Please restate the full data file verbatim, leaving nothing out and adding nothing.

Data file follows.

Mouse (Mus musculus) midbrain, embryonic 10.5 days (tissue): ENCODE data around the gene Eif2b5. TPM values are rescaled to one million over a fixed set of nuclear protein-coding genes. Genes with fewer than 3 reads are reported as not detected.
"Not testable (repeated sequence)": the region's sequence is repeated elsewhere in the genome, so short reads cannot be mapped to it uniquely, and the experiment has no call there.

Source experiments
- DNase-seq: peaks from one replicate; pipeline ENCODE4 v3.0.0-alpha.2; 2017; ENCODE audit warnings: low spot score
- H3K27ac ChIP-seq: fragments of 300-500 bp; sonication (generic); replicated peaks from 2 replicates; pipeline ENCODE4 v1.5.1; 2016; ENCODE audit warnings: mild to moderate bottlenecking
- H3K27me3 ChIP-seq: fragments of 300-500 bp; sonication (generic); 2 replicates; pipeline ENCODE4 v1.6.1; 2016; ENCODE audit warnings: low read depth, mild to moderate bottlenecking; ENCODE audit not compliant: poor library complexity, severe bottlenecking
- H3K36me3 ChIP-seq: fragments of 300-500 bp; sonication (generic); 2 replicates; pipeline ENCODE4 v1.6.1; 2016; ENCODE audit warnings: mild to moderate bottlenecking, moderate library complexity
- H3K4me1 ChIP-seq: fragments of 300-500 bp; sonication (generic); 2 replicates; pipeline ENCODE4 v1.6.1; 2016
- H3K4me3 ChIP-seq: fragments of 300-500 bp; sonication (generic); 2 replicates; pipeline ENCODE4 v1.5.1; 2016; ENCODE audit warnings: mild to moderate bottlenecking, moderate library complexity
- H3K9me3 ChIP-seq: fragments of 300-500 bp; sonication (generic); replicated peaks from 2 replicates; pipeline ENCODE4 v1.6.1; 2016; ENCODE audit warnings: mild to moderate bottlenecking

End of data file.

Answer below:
Mouse (Mus musculus) midbrain, embryonic 10.5 days (tissue): ENCODE data around the gene Eif2b5. TPM values are rescaled to one million over a fixed set of nuclear protein-coding genes. Genes with fewer than 3 reads are reported as not detected.
"Not testable (repeated sequence)": the region's sequence is repeated elsewhere in the genome, so short reads cannot be mapped to it uniquely, and the experiment has no call there.

Source experiments
- DNase-seq: peaks from one replicate; pipeline ENCODE4 v3.0.0-alpha.2; 2017; ENCODE audit warnings: low spot score
- H3K27ac ChIP-seq: fragments of 300-500 bp; sonication (generic); replicated peaks from 2 replicates; pipeline ENCODE4 v1.5.1; 2016; ENCODE audit warnings: mild to moderate bottlenecking
- H3K27me3 ChIP-seq: fragments of 300-500 bp; sonication (generic); 2 replicates; pipeline ENCODE4 v1.6.1; 2016; ENCODE audit warnings: low read depth, mild to moderate bottlenecking; ENCODE audit not compliant: poor library complexity, severe bottlenecking
- H3K36me3 ChIP-seq: fragments of 300-500 bp; sonication (generic); 2 replicates; pipeline ENCODE4 v1.6.1; 2016; ENCODE audit warnings: mild to moderate bottlenecking, moderate library complexity
- H3K4me1 ChIP-seq: fragments of 300-500 bp; sonication (generic); 2 replicates; pipeline ENCODE4 v1.6.1; 2016
- H3K4me3 ChIP-seq: fragments of 300-500 bp; sonication (generic); 2 replicates; pipeline ENCODE4 v1.5.1; 2016; ENCODE audit warnings: mild to moderate bottlenecking, moderate library complexity
- H3K9me3 ChIP-seq: fragments of 300-500 bp; sonication (generic); replicated peaks from 2 replicates; pipeline ENCODE4 v1.6.1; 2016; ENCODE audit warnings: mild to moderate bottlenecking